From the [http://janitor.kernelnewbies.org Kernel Janitors website] : «We go through the linux kernel sources, doing code reviews, fixing up unmaintained code and doing other cleanups and API conversion. It is a good start to kernel hacking.»
If the site is down, there's a local copy of all the content at: [http://kernelnewbies.org/MigratingInProgress]
"The Kernel Janitors Project" is a good point to start for newbie kernel hackers. The project maintains a [http://kernelnewbies.org/KernelJanitors/Todo TODO list] from which contributors can pick a job which fits their skills. The tasks are mainly code cleanups so one can dive into kernel code without knowing all the technical details already. It's also a good point to learn about how to (or how not to) submit patches to the kernel.
The project keeps its own mailing list (http://vger.kernel.org/vger-lists.html#kernel-janitors) and the maintainer (Alexey Dobriyan at the moment) also irregularly produces a patchset which can be found on http://coderock.org/kj/.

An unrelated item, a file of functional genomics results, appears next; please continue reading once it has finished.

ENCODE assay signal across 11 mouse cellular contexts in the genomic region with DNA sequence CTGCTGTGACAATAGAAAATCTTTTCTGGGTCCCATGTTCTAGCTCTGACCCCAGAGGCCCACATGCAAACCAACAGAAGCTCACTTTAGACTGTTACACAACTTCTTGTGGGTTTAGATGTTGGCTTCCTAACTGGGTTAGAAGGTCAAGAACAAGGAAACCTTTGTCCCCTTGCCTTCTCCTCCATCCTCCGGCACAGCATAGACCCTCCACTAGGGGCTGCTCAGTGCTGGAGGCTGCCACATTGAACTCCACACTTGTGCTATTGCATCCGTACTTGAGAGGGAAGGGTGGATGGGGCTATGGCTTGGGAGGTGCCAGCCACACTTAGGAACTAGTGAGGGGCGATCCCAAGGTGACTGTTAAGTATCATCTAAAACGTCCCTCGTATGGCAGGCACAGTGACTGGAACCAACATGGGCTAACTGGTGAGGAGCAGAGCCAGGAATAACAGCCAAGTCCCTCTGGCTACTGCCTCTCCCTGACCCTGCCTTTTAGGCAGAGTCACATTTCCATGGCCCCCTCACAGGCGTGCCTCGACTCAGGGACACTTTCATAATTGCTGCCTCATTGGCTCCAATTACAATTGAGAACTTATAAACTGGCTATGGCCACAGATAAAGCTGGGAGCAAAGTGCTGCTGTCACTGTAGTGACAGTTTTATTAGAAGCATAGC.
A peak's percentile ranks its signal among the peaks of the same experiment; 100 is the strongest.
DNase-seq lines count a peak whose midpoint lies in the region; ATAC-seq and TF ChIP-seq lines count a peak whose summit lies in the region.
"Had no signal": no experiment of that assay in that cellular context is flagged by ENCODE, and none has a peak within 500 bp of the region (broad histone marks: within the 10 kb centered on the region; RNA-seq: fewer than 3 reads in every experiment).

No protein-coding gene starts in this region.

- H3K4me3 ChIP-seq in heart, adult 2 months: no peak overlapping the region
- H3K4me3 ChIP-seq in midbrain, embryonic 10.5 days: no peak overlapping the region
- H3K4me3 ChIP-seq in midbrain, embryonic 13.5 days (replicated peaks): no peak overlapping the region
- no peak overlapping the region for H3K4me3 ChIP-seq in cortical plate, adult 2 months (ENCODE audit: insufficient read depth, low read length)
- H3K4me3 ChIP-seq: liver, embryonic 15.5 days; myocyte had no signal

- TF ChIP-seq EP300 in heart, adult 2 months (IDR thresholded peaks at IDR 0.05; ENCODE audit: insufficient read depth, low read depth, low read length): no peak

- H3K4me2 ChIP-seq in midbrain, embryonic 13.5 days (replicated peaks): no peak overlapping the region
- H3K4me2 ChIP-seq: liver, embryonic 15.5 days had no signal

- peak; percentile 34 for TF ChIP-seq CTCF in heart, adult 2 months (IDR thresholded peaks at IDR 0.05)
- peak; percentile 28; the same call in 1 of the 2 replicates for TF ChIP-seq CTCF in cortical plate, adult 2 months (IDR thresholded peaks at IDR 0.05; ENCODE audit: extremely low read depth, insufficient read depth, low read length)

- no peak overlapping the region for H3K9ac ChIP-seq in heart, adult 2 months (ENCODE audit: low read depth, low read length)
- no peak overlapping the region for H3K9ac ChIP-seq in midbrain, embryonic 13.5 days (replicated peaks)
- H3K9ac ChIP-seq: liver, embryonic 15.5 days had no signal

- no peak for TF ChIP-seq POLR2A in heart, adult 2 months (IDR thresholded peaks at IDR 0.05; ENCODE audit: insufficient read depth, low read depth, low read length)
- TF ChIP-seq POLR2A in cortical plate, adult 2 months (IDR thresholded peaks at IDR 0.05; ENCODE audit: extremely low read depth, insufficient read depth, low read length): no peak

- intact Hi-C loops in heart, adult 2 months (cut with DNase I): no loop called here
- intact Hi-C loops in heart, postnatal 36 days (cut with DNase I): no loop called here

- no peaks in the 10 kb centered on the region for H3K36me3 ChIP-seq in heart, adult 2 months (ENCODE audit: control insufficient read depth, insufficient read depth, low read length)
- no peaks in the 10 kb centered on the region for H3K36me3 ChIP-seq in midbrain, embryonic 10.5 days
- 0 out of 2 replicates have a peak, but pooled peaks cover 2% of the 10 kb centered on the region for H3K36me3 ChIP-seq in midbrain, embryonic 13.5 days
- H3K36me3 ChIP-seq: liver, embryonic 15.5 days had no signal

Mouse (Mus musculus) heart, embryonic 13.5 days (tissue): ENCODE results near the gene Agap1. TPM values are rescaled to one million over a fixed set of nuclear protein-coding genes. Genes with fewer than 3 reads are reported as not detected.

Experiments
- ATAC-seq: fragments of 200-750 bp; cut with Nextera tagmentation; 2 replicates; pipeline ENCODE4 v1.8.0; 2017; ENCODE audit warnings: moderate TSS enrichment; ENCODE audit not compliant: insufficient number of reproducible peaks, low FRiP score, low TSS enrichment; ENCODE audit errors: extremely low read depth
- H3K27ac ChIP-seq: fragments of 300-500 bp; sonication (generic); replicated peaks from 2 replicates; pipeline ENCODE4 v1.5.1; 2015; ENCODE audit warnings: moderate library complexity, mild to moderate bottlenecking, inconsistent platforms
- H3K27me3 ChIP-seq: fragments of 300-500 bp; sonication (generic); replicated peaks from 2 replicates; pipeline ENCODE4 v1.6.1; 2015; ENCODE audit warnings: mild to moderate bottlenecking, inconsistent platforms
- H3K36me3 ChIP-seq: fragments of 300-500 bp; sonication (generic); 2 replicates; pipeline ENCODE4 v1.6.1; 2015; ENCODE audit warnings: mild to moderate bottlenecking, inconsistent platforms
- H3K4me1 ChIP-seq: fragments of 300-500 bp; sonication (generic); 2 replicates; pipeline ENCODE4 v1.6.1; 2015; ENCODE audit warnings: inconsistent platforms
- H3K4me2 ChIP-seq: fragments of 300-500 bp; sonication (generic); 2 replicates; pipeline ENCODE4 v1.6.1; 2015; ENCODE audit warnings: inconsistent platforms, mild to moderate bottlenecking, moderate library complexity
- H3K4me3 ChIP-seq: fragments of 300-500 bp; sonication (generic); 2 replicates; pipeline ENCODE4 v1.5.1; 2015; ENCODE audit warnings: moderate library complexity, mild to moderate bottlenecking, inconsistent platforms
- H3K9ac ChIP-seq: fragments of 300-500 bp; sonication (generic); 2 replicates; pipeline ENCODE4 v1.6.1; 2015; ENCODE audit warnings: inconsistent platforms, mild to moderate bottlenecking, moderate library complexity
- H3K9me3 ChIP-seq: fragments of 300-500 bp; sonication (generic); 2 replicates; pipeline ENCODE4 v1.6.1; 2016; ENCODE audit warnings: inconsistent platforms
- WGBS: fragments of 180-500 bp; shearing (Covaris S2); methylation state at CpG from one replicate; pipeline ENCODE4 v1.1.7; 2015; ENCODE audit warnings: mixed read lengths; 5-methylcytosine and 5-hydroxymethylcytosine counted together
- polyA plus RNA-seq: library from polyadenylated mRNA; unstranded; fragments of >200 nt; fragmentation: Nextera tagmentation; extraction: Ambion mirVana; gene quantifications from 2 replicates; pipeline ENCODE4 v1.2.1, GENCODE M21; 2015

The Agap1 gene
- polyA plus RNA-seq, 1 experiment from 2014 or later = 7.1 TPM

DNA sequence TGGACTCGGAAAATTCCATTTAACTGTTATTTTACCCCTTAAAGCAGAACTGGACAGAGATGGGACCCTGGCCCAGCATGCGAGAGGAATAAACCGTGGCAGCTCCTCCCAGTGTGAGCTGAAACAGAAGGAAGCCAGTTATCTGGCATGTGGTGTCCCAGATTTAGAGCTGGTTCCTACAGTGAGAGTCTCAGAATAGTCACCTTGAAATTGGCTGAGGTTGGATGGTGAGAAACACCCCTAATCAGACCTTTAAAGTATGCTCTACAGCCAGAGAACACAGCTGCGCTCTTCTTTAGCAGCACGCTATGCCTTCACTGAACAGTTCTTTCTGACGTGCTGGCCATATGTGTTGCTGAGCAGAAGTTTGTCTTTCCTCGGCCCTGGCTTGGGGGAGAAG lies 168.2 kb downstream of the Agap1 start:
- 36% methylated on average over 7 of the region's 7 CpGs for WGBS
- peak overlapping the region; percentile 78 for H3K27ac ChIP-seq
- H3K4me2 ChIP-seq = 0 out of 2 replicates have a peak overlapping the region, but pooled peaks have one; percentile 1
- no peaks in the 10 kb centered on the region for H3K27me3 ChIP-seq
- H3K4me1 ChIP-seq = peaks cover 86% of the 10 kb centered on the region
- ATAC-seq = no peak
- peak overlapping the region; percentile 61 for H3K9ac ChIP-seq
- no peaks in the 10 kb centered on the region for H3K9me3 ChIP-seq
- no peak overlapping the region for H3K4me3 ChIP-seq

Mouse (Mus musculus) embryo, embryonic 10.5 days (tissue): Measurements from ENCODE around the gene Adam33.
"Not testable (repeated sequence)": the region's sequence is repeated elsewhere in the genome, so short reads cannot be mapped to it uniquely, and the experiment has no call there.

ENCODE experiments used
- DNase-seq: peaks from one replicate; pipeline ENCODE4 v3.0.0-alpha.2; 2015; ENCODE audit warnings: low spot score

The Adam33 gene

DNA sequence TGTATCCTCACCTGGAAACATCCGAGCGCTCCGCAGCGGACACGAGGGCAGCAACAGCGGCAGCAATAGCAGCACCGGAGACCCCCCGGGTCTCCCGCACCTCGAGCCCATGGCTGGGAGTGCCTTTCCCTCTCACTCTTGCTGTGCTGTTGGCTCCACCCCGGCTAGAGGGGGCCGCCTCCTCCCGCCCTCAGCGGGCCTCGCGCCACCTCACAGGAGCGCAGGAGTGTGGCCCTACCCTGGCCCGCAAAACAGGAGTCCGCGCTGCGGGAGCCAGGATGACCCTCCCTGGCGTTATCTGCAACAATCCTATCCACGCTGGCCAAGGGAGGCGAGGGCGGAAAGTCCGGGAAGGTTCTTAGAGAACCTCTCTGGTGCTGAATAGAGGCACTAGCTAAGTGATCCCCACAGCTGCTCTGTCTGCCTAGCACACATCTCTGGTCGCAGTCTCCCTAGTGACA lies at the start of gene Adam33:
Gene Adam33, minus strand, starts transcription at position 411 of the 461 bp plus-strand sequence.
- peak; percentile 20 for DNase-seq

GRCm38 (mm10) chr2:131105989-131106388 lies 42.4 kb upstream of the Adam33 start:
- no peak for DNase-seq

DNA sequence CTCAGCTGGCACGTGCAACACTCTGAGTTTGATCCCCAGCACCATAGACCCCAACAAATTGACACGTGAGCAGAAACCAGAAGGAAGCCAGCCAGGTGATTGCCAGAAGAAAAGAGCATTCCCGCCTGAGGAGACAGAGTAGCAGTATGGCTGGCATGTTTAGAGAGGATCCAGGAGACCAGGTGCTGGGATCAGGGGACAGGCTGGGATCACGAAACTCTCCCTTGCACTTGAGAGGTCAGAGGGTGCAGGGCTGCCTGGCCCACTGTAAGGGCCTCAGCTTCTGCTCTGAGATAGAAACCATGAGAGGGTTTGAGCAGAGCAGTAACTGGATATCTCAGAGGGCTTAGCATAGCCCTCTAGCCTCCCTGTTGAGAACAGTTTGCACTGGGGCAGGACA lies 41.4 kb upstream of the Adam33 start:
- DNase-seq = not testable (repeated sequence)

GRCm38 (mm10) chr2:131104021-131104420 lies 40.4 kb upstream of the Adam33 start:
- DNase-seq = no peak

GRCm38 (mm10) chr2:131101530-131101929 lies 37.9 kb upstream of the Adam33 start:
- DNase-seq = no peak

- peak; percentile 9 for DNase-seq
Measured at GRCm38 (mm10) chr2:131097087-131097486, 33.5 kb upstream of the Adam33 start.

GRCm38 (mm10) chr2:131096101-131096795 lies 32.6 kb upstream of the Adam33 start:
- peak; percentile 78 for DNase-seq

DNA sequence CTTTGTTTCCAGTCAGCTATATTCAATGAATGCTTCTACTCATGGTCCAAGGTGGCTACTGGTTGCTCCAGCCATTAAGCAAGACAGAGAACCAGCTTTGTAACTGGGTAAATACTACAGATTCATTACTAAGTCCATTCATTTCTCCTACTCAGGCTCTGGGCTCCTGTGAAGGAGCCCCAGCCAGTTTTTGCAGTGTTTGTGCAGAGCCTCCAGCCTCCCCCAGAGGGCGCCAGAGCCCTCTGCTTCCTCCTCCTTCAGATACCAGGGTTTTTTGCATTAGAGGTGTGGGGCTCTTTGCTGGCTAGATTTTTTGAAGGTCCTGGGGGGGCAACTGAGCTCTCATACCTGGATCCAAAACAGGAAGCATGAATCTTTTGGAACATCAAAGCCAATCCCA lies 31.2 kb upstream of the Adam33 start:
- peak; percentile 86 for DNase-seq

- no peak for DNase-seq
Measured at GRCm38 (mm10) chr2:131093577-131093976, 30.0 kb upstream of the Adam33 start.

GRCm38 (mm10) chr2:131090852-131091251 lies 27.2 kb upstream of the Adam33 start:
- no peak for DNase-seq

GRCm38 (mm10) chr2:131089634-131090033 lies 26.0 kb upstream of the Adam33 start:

There's a newer Kernel Janitors page at [http://code.google.com/p/kernel-janitors/], but it seems that some of the content from above hasn't been moved over, so you should look at both sites.
There's an article, [http://lwn.net/Articles/298854/ Fixing the Kernel Janitors Project], with criticisms and suggestions about the project. Some suggestions to kernel newbies:
- don't focus so much on fixing whitespace problems
- avoid fixing compiler warnings because the goal is to fix the CAUSE of the warnings (which is usually not obvious), not just to make the warnings go away
- test the kernel on a wide variety of hardware and submit good bug reports
- acquire an obscure (i.e., not yet supported) piece of hardware and write a driver for it (might require some mentoring though)